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Armed teen arrested at Joint Base Andrews prompting lockdown

Armed teen arrested at Joint Base Andrews prompting lockdown
Two intruders drove through a security checkpoint at the main gate to Joint Base Andrews around 9 p.m. Sunday, as Vice President Kamala Harris and four cabinet members had arrived at the base. Harris is pictured at the base as she arrives to board Air Force Two as she departs for a day trip to Jacksonville, Florida, in March 2021. File Photo by Kevin Dietsch/UPI | License Photo

March 7 (UPI) -- An armed teen was arrested and a second person fled while intruding at the Joint Base Andrews military facility in Maryland on Sunday around the time Vice President Kamala Harris returned from a Bloody Sunday event in Selma, Ala., authorities said.

The two intruders had driven through a security checkpoint at the main gate to the military base around 9 p.m., officials said in a statement, around the time Harris and four cabinet members had arrived at the base.

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A White House official told the Washington Post that Harris and the four cabinet members left the base safely. The cabinet members were Transportation Secretary Pete Buttigieg, Housing Secretary Marcia Fudge, Education Secretary Miguel Cardona and Michael Regan, the administrator of the Environmental Protection Agency.

Joint Base Andrews officials said that the intruders "failed to adhere to commands of security personnel" and that security forces "immediately deployed the barriers and stopped the vehicle.

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"The two intruders fled before the teen was found and arrested. The other intruder was not immediately found, prompting the base into a brief lockdown as security forces swept the base.

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Officials said that no shots were fired and did not consider the incident an active shooter situation, as they began slowly letting cars onto the base around midnight.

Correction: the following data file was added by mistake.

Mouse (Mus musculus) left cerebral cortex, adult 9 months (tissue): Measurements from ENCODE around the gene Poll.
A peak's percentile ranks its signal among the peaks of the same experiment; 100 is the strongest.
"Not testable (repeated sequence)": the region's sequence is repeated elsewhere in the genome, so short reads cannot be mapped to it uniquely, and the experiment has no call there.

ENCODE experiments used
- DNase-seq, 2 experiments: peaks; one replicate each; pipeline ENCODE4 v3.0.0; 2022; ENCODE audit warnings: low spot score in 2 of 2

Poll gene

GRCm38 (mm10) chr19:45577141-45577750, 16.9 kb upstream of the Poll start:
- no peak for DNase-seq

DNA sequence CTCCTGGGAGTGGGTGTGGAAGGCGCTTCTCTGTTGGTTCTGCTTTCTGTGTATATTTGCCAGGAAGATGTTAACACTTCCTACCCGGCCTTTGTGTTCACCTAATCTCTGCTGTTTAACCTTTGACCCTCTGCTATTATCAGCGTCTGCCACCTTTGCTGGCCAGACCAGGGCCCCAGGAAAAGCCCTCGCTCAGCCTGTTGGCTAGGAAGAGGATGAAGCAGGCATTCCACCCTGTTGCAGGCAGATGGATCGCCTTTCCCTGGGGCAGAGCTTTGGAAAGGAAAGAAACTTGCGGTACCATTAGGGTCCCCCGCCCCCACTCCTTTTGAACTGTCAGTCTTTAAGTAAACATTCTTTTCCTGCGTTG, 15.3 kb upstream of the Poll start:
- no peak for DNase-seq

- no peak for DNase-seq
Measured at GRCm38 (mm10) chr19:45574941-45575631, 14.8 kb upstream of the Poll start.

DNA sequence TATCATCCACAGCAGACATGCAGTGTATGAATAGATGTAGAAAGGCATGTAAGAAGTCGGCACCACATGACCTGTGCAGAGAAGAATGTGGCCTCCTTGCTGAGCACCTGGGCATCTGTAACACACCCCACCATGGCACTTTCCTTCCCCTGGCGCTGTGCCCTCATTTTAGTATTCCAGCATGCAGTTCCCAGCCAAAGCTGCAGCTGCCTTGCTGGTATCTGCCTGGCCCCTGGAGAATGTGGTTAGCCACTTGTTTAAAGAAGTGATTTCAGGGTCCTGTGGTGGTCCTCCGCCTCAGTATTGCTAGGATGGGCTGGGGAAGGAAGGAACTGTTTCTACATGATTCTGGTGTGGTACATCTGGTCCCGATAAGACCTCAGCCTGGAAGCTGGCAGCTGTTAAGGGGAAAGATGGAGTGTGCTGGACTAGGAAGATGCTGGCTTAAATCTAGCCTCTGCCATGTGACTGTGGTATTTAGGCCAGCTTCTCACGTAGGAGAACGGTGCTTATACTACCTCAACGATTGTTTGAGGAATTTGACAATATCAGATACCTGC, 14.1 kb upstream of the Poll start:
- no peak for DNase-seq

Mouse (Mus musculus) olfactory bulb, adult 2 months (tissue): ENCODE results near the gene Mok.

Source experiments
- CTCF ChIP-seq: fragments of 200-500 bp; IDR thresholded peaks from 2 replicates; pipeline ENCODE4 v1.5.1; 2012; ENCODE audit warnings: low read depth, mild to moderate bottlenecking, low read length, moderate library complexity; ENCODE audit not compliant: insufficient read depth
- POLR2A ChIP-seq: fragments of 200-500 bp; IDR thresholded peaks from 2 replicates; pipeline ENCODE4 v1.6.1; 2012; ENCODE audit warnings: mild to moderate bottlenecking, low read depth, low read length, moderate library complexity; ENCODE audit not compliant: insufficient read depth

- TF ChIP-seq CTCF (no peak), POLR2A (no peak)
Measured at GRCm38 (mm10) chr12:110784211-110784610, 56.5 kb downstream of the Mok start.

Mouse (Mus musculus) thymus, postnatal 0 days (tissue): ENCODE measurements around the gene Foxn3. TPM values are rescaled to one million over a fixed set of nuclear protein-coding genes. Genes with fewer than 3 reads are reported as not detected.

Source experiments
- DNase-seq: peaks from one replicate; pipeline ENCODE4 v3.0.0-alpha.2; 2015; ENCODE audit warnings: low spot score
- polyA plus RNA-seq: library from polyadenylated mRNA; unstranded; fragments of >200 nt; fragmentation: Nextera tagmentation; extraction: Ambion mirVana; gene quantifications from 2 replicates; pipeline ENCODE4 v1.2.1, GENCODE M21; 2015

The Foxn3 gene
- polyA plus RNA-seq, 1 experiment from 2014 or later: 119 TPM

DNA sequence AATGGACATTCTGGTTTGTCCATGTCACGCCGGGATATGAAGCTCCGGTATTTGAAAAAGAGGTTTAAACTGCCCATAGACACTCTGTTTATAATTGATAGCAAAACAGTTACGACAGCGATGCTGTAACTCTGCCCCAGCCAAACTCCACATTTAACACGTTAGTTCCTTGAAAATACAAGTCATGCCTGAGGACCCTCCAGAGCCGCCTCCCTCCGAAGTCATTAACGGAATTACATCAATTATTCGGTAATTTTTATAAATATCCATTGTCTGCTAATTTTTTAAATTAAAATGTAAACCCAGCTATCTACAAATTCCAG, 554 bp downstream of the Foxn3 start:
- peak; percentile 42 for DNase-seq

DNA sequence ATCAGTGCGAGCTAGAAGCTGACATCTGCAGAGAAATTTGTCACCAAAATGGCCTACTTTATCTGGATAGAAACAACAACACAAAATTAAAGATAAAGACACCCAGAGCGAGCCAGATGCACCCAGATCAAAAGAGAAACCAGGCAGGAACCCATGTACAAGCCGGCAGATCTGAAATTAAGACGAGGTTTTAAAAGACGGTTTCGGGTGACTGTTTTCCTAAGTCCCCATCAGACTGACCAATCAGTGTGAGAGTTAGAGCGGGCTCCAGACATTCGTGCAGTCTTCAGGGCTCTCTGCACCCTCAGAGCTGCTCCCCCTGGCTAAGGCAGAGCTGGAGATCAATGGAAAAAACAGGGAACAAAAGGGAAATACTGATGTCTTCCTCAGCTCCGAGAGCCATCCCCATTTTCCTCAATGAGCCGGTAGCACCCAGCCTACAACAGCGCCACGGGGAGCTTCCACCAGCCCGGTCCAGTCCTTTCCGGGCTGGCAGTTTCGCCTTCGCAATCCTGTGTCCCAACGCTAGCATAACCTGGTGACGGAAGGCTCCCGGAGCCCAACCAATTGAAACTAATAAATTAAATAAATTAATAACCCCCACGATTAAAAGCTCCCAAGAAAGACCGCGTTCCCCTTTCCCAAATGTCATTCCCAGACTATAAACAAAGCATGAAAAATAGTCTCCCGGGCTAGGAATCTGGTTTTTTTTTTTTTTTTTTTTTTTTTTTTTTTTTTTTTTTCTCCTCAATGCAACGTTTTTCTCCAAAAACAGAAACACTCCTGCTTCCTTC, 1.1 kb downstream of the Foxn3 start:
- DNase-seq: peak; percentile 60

In a morning update, officials said that evidence was found that the second intruder had left the base before they could be arrested. The identities of the intruders have not been revealed.

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Col. Tyler Schaff, the commander at Joint Base Andrews, said in the statement that the security forces "handled the situation with discipline, calm and professionalism."

"I apologize for the inconvenience some experienced while traveling to and from the base last night," Schaff said. "We appreciate everyone's understanding and patience as the installation was being searched.

Harris had traveled to Selma to mark the 57th anniversary of the 1965 protest marches during which state troopers beat and tear-gassed civil rights activists including the late congressman John Lewis.

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Speaking from the Edmund Pettus Bridge, Harris reflected on the historic event and commented about the recent failure of the proposed Freedom to Vote Act and the John Lewis Voting Rights Advancement Act, which had been blocked by Senate Republicans.

"We know that honoring the legacy of those who marched then demands that we continue to push Congress to pass federal voting rights legislation," Harris said. "And it also demands we continue to push the Senate not to allow an arcane rule to deny us this sacred right."

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